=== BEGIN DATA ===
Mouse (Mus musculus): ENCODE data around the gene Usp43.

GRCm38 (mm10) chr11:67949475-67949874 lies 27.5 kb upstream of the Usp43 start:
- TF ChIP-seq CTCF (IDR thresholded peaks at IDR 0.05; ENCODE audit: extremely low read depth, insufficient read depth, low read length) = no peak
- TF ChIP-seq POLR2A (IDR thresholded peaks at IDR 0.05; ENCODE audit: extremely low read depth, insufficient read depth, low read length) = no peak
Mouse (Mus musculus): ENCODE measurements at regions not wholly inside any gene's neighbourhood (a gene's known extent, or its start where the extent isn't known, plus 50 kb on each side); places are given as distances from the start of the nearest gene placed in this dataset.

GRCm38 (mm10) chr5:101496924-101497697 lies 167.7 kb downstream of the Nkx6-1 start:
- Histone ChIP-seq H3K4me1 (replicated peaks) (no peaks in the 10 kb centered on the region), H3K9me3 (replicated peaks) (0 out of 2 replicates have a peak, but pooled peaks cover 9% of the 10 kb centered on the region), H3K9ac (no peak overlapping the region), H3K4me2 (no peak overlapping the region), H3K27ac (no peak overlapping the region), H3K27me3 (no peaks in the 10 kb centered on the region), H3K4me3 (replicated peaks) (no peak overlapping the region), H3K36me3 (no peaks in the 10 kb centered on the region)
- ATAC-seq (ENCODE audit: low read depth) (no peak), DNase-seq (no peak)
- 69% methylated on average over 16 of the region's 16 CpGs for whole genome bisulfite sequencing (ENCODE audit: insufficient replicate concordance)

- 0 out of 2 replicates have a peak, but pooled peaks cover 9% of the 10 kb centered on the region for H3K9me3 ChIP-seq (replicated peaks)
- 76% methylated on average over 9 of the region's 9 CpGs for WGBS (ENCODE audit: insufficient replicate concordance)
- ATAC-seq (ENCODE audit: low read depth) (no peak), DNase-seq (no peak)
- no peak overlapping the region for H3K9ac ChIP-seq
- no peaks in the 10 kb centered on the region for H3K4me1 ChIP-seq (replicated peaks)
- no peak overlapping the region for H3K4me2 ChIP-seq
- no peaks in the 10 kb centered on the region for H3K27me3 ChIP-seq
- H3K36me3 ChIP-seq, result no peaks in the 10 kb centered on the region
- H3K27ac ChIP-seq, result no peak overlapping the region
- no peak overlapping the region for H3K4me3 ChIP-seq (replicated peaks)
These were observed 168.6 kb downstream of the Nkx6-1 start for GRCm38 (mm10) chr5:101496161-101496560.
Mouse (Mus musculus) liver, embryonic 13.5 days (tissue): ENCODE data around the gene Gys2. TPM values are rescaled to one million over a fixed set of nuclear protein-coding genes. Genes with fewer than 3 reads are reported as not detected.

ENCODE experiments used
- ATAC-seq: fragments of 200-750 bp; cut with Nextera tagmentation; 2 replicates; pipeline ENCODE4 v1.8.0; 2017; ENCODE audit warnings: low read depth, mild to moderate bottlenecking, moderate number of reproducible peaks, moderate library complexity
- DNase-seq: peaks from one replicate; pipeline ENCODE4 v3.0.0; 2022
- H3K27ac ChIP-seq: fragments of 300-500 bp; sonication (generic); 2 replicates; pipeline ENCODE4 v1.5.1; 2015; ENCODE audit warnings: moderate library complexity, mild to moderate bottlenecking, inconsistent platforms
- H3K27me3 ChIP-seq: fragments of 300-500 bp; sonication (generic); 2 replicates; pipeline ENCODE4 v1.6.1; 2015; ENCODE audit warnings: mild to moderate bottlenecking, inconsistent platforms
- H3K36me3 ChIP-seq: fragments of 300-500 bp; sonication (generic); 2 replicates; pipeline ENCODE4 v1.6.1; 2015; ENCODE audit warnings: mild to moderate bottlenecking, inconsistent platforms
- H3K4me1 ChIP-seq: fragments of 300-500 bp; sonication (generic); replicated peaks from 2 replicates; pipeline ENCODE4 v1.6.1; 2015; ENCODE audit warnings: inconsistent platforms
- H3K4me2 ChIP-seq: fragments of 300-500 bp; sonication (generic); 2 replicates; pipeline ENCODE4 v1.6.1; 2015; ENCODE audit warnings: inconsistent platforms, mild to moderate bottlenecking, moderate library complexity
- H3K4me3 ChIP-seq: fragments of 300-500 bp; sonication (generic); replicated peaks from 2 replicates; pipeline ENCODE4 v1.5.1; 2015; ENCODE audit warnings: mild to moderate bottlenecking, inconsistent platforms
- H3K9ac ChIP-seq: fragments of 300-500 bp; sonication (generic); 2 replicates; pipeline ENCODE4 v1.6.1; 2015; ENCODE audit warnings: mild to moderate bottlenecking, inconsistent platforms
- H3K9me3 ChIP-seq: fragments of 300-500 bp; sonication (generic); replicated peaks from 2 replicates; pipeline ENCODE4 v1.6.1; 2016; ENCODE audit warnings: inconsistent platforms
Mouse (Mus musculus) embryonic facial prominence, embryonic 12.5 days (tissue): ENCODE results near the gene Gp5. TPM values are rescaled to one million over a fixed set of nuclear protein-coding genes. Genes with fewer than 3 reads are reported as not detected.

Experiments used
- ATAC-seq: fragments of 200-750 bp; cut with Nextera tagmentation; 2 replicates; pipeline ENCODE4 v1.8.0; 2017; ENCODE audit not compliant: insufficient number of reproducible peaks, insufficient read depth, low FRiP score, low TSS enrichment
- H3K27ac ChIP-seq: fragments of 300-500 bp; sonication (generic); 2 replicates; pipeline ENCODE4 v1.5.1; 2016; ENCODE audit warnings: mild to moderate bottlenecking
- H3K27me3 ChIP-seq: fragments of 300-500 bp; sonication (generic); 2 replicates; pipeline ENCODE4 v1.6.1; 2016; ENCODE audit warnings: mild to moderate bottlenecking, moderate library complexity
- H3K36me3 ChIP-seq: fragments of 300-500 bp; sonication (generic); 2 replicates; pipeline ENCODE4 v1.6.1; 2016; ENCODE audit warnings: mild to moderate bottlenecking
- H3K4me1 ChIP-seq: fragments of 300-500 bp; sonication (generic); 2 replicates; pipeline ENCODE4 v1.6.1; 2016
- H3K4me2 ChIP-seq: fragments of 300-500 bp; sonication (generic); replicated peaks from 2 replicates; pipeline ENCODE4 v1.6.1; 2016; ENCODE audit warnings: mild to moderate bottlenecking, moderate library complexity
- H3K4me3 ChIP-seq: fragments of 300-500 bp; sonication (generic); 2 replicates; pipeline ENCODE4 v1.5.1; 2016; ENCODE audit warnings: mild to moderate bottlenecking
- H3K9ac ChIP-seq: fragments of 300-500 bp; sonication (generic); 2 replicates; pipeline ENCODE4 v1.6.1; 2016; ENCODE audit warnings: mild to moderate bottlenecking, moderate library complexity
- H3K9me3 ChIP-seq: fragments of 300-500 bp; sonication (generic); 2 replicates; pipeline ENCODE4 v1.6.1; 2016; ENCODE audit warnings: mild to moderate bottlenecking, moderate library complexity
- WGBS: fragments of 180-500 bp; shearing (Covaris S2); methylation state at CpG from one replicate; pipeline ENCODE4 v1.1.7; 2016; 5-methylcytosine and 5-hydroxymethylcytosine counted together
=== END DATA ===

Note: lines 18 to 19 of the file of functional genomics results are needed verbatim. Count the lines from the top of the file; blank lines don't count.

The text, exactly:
- H3K27ac ChIP-seq, result no peak overlapping the region
- no peak overlapping the region for H3K4me3 ChIP-seq (replicated peaks)